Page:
International Journal of Biometeorology

, Volume 62, Issue 5, pp 783–794 | Cite as

Risk perception of heat waves and its spatial variation in Nanjing, China

  • Lei Huang
  • Qianqi Yang
  • Jie Li
  • Jin Chen
  • Ruoying He
  • Can Zhang
  • Kai Chen
  • Steven Guanpeng Dong
  • Yang Liu
Original Paper


The intensity, frequency, and duration of heat waves are expected to increase with climate change. In this study, we found a significant difference of public perceived effects of heat waves and trust in government among urban, suburban, and rural districts. Rural residents had a significant higher effect perception than urbanites and also showed stronger willingness to have medical insurance or regular physical examinations. Meanwhile, suburban residents had the lowest trust perception in government among these three districts, which may be due to suburban districts’ unique social structure and complex social issues. Besides, we assessed the relationship between the factor effect and demographic variables. The results showed that urban respondents’ effect perception was significantly related to heat wave experiences. Suburban respondents’ effect perception was significantly related to age, income, and heat wave experiences. And rural respondents’ effect perception was significantly related to income and chronic diseases. Based on our results, much more attention needs to be paid to rural districts. The government should strengthen infrastructure construction such as cooling centers, improve emergency response plans and mechanisms, and increase reserves of emergency supplies in rural districts. Also, targeted risk communication is of the equal importance to aid the policy-makers improving the relationship with the public and regaining the public’s trust and support.


Heat waves Risk perception Spatial variation Psychometric paradigm 



We thank Weiliang Bao, Xuwen Chen, Lilin Lin, and Haiyun Wu for questionnaire distribution and fruitful discussions. And we thank for the support of the Chinese Natural Science Foundation 41571475 (, received by LH) and the Special Funding for Environmental Public Welfare Projects 201509053 (, received by LH).The work of Y. Liu waspartially supported by the Office of Global Strategy and Initiatives andthe Claus M. Halle Institute for Global Learning at Emory led by Dr.Philip Wainwright through the Emory-NJU Global Partnership Initiative.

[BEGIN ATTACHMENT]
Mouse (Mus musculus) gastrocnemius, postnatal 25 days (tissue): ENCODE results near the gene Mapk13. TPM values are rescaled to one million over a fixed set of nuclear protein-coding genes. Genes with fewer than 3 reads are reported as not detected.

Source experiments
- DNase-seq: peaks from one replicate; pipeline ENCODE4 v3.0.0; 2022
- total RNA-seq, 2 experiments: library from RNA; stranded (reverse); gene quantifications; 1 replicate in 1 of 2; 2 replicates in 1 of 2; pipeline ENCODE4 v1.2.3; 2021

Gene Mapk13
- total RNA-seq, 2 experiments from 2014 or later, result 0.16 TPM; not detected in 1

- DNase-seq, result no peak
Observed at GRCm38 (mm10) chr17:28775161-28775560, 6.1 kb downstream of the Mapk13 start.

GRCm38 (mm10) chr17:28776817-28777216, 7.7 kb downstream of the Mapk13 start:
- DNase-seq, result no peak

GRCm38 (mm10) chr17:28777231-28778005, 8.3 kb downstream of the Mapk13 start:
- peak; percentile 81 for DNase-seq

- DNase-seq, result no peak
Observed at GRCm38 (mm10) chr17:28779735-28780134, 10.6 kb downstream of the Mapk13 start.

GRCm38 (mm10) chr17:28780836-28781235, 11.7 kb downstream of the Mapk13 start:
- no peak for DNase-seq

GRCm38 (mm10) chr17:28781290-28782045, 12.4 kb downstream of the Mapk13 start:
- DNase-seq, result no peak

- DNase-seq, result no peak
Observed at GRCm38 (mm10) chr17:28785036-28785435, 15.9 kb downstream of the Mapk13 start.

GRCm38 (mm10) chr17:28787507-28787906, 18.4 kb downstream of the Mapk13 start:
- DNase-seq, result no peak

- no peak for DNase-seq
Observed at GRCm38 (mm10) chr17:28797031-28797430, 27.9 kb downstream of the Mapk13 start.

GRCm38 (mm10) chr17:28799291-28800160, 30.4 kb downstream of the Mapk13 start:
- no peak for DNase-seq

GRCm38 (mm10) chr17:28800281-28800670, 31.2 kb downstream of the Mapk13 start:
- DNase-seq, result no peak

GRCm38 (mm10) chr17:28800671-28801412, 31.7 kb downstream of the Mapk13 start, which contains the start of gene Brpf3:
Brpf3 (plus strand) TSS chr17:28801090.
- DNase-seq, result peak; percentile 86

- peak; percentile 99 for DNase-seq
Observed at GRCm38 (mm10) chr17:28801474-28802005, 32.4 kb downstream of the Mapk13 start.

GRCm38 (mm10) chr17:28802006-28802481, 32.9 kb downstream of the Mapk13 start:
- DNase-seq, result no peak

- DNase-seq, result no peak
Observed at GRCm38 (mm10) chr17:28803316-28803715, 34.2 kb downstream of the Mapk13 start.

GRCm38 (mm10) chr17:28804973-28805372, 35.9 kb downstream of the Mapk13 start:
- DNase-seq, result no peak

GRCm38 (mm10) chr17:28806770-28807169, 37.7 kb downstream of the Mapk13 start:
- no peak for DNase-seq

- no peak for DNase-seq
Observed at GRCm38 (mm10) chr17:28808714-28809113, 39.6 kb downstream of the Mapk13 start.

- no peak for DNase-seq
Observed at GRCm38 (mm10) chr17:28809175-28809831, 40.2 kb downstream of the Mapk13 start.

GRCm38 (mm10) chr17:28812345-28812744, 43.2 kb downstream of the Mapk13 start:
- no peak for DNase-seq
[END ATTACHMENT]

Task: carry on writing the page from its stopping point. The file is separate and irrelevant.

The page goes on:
This study was funded by the Chinese Natural Science Foundation 41571475. (, received by LH) and the Special Funding for Environmental Public Welfare Projects 201509053 (, received by LH). The funders had no role in study design, data collection and analysis, decision to publish, or preparation of the manuscript. This study was also supported by the Fundamental Research Funds for the Central Universities.

Compliance with ethical standards

Research involving human participants

The study complies with the current laws of the country. The result of ethical review given by the Ethics Committee of Nanjing University is “approval,” and this process conforms to the requirements of the ethical review.

Informed consent

In order to avoid divulging any private information, informed consent was obtained from all individual participants included in the study.

Conflict of interest

The authors declare that they have no conflict of interest.

Supplementary material

484_2017_1480_MOESM1_ESM.rar (45 kb)
ESM 1 Questionnaire in both Chinese and English (RAR 44 kb)
484_2017_1480_Fig4_ESM.gif (31 kb)

Regional difference of relative risks (RR) of the 2010 heat wave on stroke mortality in Nanjing city (Chen et al. 2015) (GIF 31 kb)

484_2017_1480_MOESM2_ESM.tif (946 kb)
ESM 2 (High resolution image TIFF 946 kb)
484_2017_1480_MOESM3_ESM.xlsx (60 kb)
ESM 3 Data implying the findings in the study (XLSX 60 kb)


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Copyright information

© ISB 2017

Authors and Affiliations

  1. 1.State Key Laboratory of Pollution Control and Resource Reuse, School of the EnvironmentNanjing UniversityNanjingChina
  2. 2.Lamont-Doherty Earth ObservatoryColumbia UniversityPalisadesUSA
  3. 3.Institute of Epidemiology II, Helmholtz Zentrum MünchenIngolstädter LandstrNeuherbergGermany
  4. 4.Academy of Media and Public AffairsCommunication University of ChinaBeijingChina
  5. 5.Department of Environmental and Occupational HealthEmory UniversityAtlantaUSA

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